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Credit: Warner Bros.

WIRE Buzz: Joe Manganiello talks Ben Affleck's Fincher-inspired Batman; new Doctor Who radio dramas; more

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Dec 8, 2020, 10:47 PM EST (Updated)

Ben Affleck's vision for his aborted big screen Batman adventure "was really cool, really dark and really hard."

That's the word from Joe Manganiello, who was set to play the Caped Crusader's arch enemy, Slade Wilson, aka the super assassin Deathstroke, before Affleck bowed out from co-writing and directing the film in early 2017. Matt Reeves took the reigns, jettisoning Affleck's script, putting Robert Pattinson in the cowl, and going in a different direction focused on Batman's detective roots and a rogue's gallery of supervillains.

But as Manganiello tells Yahoo Entertainment, Affleck's solo outing went deeper into the psychological, taking inspiration from David Fincher's 1997 thriller, The Game. In that flick, Michael Douglas played a wealthy banker who participates in a real-life game only to get caught up in a shadowy conspiracy that makes it difficult to separate the game from reality.

According to Manganiello, Affleck's take would've put Batman in a similar scenario, whereby Deathstroke would've stripped Bruce Wayne of everything he holds dear and destroyed his status as Gotham's favorite son and vigilante savior.

"There were similarities to The Game," Manganiello told the site. "It was a really dark story in which Deathstroke was like a shark or a horror movie villain that was dismantling Bruce’s life from the inside out. It was this systemic thing: He killed everyone close to Bruce and destroyed his life to try and make him suffer because he felt that Bruce was responsible for something that happened to him."

While Reeves' The Batman is set to unspool on Mar. 4, 2022, Manganiello's Deathstroke is being resurrected as part of Zach Snyder's Justice League, hitting HBO Max in 2021.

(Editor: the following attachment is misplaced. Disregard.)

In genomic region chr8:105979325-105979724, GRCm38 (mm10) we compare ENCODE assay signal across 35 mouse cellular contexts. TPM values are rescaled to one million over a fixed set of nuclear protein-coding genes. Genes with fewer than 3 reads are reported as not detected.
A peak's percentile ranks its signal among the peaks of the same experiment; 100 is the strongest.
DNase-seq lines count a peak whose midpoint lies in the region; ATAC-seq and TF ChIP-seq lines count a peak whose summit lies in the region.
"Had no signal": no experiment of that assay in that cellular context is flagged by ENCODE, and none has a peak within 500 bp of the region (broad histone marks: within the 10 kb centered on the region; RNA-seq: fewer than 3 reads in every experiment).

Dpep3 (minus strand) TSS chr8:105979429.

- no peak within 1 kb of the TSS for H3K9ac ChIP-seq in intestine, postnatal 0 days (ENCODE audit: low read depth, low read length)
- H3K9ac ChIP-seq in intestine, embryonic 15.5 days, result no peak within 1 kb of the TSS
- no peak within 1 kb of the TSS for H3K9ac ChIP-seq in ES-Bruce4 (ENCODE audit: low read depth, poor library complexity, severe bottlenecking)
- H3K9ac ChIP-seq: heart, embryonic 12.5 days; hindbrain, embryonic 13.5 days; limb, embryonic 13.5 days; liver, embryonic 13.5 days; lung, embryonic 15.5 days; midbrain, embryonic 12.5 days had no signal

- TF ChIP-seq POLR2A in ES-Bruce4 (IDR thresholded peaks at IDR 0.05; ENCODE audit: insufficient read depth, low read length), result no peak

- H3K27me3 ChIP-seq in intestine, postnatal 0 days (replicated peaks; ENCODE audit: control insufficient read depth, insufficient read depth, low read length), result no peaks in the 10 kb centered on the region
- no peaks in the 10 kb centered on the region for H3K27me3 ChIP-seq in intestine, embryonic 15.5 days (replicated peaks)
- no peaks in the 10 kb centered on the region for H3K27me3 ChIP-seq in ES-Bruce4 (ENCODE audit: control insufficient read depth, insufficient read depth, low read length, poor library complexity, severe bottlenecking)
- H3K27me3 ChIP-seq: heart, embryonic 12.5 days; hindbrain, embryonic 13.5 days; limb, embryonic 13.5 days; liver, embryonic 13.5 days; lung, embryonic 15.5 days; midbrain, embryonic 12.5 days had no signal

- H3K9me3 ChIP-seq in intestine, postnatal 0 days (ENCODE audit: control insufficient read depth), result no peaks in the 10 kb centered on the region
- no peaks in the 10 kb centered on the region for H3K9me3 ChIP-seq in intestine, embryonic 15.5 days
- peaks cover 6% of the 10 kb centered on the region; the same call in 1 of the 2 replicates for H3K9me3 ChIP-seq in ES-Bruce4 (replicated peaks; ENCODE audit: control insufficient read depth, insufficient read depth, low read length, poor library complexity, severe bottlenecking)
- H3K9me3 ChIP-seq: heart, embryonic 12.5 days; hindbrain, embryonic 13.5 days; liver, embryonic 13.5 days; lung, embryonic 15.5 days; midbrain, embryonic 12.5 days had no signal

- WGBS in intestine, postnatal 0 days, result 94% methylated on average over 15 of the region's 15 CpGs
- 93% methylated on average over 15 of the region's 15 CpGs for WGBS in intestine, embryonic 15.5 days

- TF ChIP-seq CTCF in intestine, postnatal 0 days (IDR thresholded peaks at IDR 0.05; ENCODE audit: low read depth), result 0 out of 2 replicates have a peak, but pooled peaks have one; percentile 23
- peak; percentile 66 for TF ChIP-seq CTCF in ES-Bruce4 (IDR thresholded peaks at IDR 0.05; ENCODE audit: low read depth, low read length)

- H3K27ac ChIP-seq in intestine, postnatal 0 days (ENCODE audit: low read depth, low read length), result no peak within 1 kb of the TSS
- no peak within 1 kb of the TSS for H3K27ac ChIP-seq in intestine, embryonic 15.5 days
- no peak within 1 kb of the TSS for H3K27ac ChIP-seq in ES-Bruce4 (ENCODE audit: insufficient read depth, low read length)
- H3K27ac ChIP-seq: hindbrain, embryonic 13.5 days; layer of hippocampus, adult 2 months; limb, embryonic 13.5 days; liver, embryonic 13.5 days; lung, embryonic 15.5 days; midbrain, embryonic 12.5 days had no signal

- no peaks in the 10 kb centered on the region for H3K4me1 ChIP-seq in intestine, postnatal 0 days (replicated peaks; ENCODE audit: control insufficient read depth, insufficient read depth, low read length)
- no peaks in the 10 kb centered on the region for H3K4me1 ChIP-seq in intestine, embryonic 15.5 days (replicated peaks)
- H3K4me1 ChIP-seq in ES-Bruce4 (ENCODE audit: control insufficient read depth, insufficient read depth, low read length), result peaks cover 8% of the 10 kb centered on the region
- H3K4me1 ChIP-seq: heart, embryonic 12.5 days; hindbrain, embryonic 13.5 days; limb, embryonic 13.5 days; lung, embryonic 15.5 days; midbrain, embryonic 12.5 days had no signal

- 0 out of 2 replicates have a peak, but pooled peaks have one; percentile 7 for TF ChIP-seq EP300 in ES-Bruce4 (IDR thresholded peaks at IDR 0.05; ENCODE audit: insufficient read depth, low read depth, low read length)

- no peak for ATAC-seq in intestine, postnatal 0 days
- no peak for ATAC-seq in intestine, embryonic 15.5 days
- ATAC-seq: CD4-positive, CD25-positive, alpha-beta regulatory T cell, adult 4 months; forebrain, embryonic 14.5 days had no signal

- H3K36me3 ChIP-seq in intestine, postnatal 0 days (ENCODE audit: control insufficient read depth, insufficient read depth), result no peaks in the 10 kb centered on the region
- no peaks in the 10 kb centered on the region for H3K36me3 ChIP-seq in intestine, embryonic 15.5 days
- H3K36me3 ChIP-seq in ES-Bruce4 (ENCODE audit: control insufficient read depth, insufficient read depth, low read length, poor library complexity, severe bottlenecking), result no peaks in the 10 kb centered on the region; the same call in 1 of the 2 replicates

Credit: BBC

Get ready TARDIS fans: one of your favorite Time Lords is regenerating for a series of Doctor Who audio dramas.

David Tennant, who played the tenth incarnation of The Doctor in BBC's long-running sci-fi series, will reprise his role for Doctor Who — Tenth Doctor, Classic Companions, a trilogy of audio adventures from Big Finish.

And per Gizmodo, the project will reunite the character with several of his most popular sidekicks over the decades. They include Sophie Aldred, better known as Ace alongside the Seventh Doctor; Louise Jameson, aka Leela the warrior opposite the Fourth Doctor; Sarah Sutton once again playing Nyssa, who costarred opposite the Fourth and Fifth Time Lords; and John Leeson who's back as the voice of the robotic pup K9.

The Doctor and K9 will embark on a quest to clear up Time War fallout among other storylines, which were recorded during the pandemic lockdown.

“It’s been one of the great unexpected delights of being locked in one’s house for months on end, that this was something I was able to do. To be not only doing all these wonderful stories but to be appearing alongside people like Louise Jameson, John Leeson, Sarah Sutton and Sophie Aldred, it’s been just such a treat. I’ve loved it. It’s always such a lovely thing to return to this show,” Tennant said in a statement.

Doctor Who — Tenth Doctor, Classic Companions is now available for pre-order and is scheduled for release sometime in 2022.


National Geographic is hoping to take another giant leap for mankind.

The cable network has given the go-ahead for Return to the Moon, an event series that will chronicle the progress of NASA's Artemis program, which aims to land the first woman and next man on the Moon's south pole by 2024.

The ambitious new mission is the successor to the space agency's Apollo program, which famously put Neil Armstrong on the Moon, the first human being to ever walk on another planetary body.

Deadline reports the tentatively titled Nat Geo series will film over the next four years and be led by an all-star documentary team composed of Oscar-winning producer Simon Chinn (Man on Wire and Searching for Sugar Man), Emmy-winning producer Jonathan Chinn (American High), and Sundance award-winning director Jerry Rothwell (How to Change the World).

Return to the Moon will shoot on 4K on prime lenses and utilize original recordings from NASA in collaboration with the agency.

Given how frequently NASA's plans for deep space travel have been waylaid by lack of funding over the years and by new priority directives from incoming administrations, let's hope they get there.